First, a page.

The truth is that no one judges us more harshly than we judge ourselves and as a result no one abuses us more. As a survivor of more than one abusive relationship in my life, I resonate strongly with Ruiz’ observation that if we are with someone who abuses us slightly more than we abuse ourselves, we will eventually leave. But if we are with someone who abuses us just a little less than we abuse ourselves, we’re likely to stay forever.

We stay because we believe we deserve it. That we aren’t worthy of love and respect. That we aren’t good enough. We stay because we believe the lie. We believe the image of perfection we have in our mind for our selves and because we can’t ever be that image of perfection we reject ourselves. We don’t accept ourselves as we are and we don’t accept others. But when we discard the lie, when we can begin to love and accept ourselves just as we are, we begin to climb out of hell and toward heaven.

Ruiz doesn’t have anything to tell us that we haven’t heard before. The wisdom he shares is ancient and is found in the teachings of the spiritual leaders throughout the ages, including our own precious teacher Jesus. He tells us, as Jesus told us two thousand years ago, that we can trade in the old agreements and start living a different life today. We can be reborn. We can live in happiness and joy.   And we begin by being impeccable with our word.

The word is a powerful force. In fact, the word calls creation into being, as our own scripture testifies. Just as God spoke creation into existence, the word we speak also creates. With our word we have the power to create great beauty—and we have the power to destroy. The word can imprison us or, as our scriptures celebrate, the Word can set us free.

All of our lives people have used their words to share their own opinions. When we believe those opinions, we give other people the power to create our world. When my grandfather was a young man someone told him he couldn’t dance and he never danced again. He never once danced with his wife. In fact, it broke my heart that at his 50th wedding anniversary grandpa was still refusing to dance a single dance with grandma—because he believed that ridiculous lie, he believed that he couldn’t dance.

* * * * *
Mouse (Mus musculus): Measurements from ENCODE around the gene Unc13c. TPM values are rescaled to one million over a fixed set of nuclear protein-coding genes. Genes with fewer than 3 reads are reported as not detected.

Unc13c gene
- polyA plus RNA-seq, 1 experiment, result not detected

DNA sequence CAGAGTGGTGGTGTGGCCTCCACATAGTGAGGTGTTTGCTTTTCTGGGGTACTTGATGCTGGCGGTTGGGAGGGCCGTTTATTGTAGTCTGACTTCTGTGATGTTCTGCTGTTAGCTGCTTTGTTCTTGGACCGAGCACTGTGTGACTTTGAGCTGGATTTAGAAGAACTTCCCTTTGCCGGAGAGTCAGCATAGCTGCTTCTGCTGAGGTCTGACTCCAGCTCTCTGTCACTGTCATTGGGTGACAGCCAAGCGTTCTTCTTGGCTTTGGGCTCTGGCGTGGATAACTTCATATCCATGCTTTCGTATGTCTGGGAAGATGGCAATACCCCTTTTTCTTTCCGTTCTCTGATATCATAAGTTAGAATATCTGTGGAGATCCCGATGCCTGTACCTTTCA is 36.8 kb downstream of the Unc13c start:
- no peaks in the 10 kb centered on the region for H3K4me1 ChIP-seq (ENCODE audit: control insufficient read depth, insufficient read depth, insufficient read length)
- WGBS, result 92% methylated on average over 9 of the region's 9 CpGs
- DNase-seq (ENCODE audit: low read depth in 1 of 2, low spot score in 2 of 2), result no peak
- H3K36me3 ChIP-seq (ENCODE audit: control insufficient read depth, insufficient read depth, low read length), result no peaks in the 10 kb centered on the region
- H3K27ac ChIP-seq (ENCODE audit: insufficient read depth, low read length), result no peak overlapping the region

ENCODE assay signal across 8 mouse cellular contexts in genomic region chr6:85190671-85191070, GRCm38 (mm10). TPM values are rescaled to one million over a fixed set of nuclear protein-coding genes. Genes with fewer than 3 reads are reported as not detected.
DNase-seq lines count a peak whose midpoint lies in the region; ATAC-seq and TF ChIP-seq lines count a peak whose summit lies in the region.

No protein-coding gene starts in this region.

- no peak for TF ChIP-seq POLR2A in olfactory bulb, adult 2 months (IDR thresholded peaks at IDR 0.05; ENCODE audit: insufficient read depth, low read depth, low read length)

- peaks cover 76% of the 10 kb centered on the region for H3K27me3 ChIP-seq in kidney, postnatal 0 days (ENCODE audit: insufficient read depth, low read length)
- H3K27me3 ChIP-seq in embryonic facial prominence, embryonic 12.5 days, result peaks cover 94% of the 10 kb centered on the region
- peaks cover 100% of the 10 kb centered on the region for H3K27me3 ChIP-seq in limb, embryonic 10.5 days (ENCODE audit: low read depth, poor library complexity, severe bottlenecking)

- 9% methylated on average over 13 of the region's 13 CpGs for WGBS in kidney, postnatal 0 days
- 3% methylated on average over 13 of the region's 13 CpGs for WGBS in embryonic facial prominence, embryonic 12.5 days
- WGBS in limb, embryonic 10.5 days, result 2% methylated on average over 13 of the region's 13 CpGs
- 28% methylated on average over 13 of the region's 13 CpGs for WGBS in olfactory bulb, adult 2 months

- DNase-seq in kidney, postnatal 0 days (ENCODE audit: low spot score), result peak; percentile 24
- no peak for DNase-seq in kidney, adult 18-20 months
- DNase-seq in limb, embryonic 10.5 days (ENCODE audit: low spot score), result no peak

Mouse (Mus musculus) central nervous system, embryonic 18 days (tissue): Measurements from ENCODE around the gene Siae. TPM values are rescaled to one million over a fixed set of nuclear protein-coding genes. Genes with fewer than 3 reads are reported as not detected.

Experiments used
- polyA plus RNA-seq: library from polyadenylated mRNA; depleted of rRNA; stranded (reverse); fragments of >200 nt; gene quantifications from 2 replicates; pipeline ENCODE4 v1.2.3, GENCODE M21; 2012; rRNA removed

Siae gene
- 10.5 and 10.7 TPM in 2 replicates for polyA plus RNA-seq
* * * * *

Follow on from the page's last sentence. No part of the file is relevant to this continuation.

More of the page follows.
What does it mean to be impeccable with our word? It means that we never use the word to speak against our self. We talk to ourselves all the time. What kind of things do you hear yourself say? Are you more inclined to congratulate and console yourself or to recount what you see as flaws and failings? Do you remind yourself that you are beautiful and holy or berate yourself for being fat or stupid? Being impeccable with your word means that you never use the word against yourself. It means you take responsibility for your actions, but you don’t judge or blame yourself. You don’t reject yourself—you don’t reject who you are.

And being impeccable with your word means that you don’t gossip or use the word to judge or blame anyone else. In our culture gossip is a sickness that infects nearly all of our communication. We talk about other individuals, other groups and other countries all of the time. We form opinions about people we don’t even know and then we share them with others, passing along a generous dose of emotional poison as we do. We use the word to keep other people down, to make other people feel as badly as we do. We use the word improperly because we live in fear, because we live in hell.

We use the word against others because we don’t love our selves. If I don’t love myself, I will use my word to express anger, jealousy, envy or hate. But if I use my word to send my emotional poison to you, that poison will return to me. In that way I am also using my word against myself. But if I love myself, I will express that love in all of my interactions. 

I’ll give you an example. When my former husband and I divorced, I was worried about what people would think of me. So in my defensiveness I would make sure when my divorce came up that the reason did too—and that reason was, of course, entirely my ex-husband’s fault. People would listen to me and agree with what I said without even knowing this man. I was spreading poison for no good reason at all. Not only that, but I believed I was pursuing justice with my word. He had made a mistake and he had not adequately paid for it. Of course, all of this regularly came back to haunt me as he responded to my emotional poison with anger and hatred his own.

But the more I love myself, the more I am overwhelmed with the desire to love others—all others—well. So I can recognize and admit my role in a broken relationship without beating myself up about it. And I can recognize his role in the break down and forgive him for it. And while we will never be best friends, today I experience a wonderful freedom from the prison of fear and anger in which I voluntarily stayed so long.

You can also choose to live by this agreement. You begin by acknowledging that the integrity of your word is directly proportional to your level of self-love. And then you decide to use your word toward truth and love, beginning by telling yourself regularly and often how wonderful you are. Because, my friends, that’s no lie.